Man in the Dark

man in the dark book coverI know that most of you have not finished reading "Man in the Dark" yet.  So, don’t panick.  This is just a post to invite you to start working on the novel, so that we can start discussing about it in class. 

The following video (pretty long, don’t get shocked!) shows you Paul Auster reading different excerpts from his latest novel.  At the end there are some questions he answers.  I would love you to listen to the questions and take notes of the answers.  If you have not started reading the novel, it would be nice for you to flick through the pages of the book guided by Paul Auster’s voice.  If you have already finished the book, then you can skip the reading of the excerpts and get directly to the interview.


Paul Auster’s new novel, Man in the Dark, evokes the state of insomnia convincingly.
In 2007, the 72-year-old August Brill lies awake at his daughter’s house in Vermont. Theirs is "a house of grieving wounded souls": Brill has lost his wife of many decades to cancer and has shattered a leg in a recent car crash; his daughter Miriam is 47 and divorced; his granddaughter Katya is 23 and also recently bereaved: they all sleep, or try to sleep, alone.  To distract himself from thinking about his personal pain, or his family’s, Brill tells himself a story about a parallel world in which America is at war not with terror, but with itself.  In this alternative America, the Twin Towers are still standing and there is no conflict in Iraq, but 16 states have seceded from the federation since George W Bush’s presidential victory in 2000. New York City has been bombed, more than 80,000 have died, and the country is being torn apart by civil war.   

Brill’s protagonist is Owen Brick, a young man who wakes up in a hole in the ground to find himself transported between Americas: "Brill hears machine guns, exploding grenades, and under it all, no doubt miles away, a dull chorus of howling human voices.

"This is war, he realises, and he is a soldier in that war, but with no weapon at his disposal, no way to defend himself against attack, and for the first time since waking up in the hole, he is well and truly afraid." 

Auster employs familiar post-modern techniques to mirror the crazy logic of nightmares. Brick is told by another character in the story that he can stop the war if he finds Brill and kills him: the civil war is only happening because a disgruntled old man is thinking it up.

"He sits in a room all day writing it down, and whatever he writes comes true. The intelligence reports say he’s racked with guilt, but he can’t stop himself. If the bastard had the guts to blow his brains out we wouldn’t be having this conversation."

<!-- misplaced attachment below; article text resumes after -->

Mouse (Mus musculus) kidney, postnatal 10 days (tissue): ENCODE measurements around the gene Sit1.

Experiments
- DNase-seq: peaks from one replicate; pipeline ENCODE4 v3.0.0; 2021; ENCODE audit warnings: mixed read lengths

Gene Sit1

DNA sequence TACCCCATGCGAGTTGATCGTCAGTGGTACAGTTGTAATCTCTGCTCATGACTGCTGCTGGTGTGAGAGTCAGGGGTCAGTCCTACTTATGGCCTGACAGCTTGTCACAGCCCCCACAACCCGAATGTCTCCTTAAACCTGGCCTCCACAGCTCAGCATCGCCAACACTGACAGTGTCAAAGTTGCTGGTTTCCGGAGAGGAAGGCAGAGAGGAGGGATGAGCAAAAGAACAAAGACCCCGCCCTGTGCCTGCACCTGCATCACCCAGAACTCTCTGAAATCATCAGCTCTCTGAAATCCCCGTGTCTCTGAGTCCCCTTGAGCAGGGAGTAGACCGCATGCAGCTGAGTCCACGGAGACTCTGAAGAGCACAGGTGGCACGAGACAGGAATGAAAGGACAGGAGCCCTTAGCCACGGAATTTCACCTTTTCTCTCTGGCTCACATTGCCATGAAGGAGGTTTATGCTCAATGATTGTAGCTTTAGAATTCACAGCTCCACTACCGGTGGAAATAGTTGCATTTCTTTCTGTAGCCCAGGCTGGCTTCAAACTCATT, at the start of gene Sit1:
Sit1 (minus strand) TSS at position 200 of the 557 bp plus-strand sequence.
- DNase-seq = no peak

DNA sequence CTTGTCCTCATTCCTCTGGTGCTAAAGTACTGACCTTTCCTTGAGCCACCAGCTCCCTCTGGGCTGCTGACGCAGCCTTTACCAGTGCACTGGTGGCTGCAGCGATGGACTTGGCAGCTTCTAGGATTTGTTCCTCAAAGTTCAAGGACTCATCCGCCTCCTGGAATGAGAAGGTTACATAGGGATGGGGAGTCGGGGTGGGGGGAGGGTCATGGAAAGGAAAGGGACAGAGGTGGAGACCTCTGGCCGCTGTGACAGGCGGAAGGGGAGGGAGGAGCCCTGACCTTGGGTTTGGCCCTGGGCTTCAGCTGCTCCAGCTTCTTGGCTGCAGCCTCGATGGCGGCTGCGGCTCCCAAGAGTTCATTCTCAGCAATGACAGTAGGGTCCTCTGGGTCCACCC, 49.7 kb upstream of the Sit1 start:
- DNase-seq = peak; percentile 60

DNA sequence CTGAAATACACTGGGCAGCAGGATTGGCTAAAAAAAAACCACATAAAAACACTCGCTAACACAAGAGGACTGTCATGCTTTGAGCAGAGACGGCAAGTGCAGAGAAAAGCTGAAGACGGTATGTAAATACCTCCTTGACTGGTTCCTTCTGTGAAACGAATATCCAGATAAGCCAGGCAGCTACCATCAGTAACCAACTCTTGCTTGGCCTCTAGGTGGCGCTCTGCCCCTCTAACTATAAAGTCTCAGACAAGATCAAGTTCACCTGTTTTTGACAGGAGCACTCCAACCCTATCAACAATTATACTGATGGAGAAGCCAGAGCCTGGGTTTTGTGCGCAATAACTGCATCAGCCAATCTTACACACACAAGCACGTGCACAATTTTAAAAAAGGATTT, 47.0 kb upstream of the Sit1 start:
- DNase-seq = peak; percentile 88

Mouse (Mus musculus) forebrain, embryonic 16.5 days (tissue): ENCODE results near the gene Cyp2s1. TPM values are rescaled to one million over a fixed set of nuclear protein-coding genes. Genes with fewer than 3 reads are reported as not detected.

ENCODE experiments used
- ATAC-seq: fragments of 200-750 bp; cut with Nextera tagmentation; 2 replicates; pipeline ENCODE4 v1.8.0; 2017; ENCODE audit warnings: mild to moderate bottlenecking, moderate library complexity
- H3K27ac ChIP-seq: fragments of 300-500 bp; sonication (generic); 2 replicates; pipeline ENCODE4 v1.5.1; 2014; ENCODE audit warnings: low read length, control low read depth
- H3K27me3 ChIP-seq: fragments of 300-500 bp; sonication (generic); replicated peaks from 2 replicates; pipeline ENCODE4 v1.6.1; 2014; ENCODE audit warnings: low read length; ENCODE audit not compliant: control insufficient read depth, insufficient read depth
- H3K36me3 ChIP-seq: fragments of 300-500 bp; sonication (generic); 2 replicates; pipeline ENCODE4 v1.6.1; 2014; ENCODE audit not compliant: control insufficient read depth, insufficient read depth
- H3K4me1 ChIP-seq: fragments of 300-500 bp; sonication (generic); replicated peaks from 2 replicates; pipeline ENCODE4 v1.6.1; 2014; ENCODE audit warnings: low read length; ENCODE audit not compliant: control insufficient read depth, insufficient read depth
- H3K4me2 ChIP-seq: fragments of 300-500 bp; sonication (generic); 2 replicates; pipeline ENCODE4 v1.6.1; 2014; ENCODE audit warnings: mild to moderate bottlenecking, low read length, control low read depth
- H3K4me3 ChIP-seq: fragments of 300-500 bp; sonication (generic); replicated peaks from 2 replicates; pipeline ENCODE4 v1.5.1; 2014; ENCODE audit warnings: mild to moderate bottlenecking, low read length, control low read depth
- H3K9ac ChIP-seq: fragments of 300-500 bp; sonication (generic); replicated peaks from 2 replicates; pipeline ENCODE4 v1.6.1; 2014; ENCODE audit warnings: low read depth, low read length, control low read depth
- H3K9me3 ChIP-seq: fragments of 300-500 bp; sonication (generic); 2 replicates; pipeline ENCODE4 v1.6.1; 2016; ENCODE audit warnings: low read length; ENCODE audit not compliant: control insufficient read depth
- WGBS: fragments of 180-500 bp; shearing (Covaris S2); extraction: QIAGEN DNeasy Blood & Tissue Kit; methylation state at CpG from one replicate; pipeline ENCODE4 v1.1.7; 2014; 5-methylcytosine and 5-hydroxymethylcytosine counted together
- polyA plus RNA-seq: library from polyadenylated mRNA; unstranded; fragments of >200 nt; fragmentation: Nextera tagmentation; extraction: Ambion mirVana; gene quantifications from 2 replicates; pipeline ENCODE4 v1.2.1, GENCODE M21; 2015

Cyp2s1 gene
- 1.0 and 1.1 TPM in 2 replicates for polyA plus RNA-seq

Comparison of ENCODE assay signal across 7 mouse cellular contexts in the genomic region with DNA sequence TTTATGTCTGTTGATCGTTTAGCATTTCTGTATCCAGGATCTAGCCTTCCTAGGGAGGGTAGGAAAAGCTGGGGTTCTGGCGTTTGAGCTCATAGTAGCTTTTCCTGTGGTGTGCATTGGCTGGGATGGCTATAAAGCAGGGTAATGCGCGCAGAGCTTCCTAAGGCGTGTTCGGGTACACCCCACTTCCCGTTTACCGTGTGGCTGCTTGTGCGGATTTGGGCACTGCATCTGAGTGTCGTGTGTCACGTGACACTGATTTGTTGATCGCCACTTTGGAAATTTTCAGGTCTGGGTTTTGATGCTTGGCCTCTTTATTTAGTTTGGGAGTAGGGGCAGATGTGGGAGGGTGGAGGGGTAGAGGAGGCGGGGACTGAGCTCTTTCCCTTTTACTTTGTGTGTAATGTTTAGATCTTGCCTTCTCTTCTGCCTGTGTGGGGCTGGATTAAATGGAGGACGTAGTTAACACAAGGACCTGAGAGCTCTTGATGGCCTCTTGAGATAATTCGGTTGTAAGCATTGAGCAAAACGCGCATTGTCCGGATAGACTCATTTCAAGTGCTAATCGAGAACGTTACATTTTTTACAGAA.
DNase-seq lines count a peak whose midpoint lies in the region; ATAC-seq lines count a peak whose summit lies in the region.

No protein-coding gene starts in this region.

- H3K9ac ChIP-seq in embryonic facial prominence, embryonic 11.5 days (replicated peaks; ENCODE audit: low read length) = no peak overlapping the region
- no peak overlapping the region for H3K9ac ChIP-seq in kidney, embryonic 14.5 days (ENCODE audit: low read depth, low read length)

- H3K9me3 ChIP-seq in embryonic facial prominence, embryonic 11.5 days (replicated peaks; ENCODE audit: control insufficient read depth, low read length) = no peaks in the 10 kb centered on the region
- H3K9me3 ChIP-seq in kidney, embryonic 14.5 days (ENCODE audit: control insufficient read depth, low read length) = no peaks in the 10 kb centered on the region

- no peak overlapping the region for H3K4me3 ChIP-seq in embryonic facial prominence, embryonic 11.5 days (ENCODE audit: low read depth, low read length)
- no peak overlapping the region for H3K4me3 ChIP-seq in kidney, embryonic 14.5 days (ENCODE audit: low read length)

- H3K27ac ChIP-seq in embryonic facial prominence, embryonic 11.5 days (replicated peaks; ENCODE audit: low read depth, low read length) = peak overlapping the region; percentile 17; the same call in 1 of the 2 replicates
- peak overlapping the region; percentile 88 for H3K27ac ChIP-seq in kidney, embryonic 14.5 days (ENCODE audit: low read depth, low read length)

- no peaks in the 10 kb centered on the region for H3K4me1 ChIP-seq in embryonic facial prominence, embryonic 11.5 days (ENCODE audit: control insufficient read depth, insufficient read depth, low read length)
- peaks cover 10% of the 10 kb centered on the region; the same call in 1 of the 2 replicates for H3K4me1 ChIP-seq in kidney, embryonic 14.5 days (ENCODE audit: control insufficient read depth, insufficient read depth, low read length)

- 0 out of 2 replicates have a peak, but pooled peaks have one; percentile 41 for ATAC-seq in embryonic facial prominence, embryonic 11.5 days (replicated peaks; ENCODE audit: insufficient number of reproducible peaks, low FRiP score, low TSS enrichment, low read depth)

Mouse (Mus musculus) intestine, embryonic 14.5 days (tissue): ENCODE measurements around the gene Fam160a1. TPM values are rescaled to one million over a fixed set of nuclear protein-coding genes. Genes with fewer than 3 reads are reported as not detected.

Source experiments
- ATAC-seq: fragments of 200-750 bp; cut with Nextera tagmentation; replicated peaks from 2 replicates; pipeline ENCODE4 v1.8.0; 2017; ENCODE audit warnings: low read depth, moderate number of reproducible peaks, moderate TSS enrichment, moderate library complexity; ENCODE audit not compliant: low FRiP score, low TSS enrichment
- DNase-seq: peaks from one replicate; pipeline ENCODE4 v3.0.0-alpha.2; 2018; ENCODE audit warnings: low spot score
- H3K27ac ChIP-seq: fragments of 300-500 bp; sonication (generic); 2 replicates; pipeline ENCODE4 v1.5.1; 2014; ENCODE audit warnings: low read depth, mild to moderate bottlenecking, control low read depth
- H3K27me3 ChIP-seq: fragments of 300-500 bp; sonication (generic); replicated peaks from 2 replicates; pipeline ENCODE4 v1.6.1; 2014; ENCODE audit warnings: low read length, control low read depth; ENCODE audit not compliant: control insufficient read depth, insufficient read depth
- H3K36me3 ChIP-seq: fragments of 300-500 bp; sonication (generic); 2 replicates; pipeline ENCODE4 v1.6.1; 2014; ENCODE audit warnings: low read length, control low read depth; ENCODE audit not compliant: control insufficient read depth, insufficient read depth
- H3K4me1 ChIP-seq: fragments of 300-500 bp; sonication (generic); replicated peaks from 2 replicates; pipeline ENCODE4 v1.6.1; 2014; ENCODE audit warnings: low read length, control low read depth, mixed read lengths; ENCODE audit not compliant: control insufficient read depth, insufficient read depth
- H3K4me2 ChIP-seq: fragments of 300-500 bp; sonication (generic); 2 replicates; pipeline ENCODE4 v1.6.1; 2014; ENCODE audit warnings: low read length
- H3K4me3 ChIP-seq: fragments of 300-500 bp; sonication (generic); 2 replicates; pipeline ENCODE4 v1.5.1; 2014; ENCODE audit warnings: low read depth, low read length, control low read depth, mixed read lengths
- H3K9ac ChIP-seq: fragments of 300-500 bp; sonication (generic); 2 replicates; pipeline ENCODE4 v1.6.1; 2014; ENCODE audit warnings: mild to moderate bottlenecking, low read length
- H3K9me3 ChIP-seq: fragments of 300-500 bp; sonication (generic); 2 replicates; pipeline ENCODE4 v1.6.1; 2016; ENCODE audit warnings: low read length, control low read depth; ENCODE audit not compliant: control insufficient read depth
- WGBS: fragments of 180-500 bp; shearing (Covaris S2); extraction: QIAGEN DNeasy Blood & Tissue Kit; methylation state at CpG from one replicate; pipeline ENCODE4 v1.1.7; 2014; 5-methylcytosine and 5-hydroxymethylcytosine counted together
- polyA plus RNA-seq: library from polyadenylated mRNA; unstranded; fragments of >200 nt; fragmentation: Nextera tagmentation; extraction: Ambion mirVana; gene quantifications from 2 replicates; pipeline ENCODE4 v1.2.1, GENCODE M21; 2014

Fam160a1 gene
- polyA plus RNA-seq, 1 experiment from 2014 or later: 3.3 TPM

Brill distracts himself with only partial success. His thoughts keep drifting back to his dead wife and suffering daughter and granddaughter. By day he watches films, one after another, with Katya, who was a film studies student before her bereavement. man in the dark book cover 2

Lying awake, Brill replays their conversations about Tokyo Story and other classics. These interludes are light relief for the reader: Auster on film is diverting and interesting. But then the nightmare returns. "Think dark, then, and go down into it, see it through to the end."

Towards dawn, Katya arrives in her grandfather’s room and they lie next to one another talking frankly about his life.

He wonders if the intimate details are too much to share. She tells him no, "It’s my fault. I’ve turned this into Truth Night at Castle Despair, and now that we’ve started, we might as well go all the way."

What they don’t talk about, can’t talk about, is the internet video of Katya’s husband’s gory execution in Iraq.

All three occupants of the house watched it together because they felt they owed the victim of violence that much, "so as not to abandon him to the pitiless dark that swallowed him up".
The pages ooze with an audible cry of pain.  As we saw in other of his works, the writer knows that solidarity and companionship in sorrow and sleeplessness are the best there is to hope for.paul auster photo
Out of what you have read and listened to, think of three questions you would like to ask Pual Auster about the novel "Man in the Dark".
Which book cover do you like better?  Why?
Since this blog is not meant for you only guys, I thought of posting a short excerpt of the novel, so that anybody visitig this blog can have a "taste of it!".
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49 Responses to Man in the Dark

  1. anonimo says:

    Listen Paul Auster’s voice reading his novel “Man in the dark” is so involving. He reads some passages with lots of emotions. Paul Auster knows how to read the words that he sees because he knows what the characters think and fell because he is the one that wrote this book.

    With his voice he creates a special atmosphere….

    The cover that I prefer is the European one because it represents maybe a forest during a night….

    But it’s not clear what there is in this cover because it’s all confuse like the protagonist August Brill.

    The questions are: How comes the idea of write this book?

    Why some of the characters the he wrote about are lonely?

    What would you like that we understand from this book?

    Denise Martin

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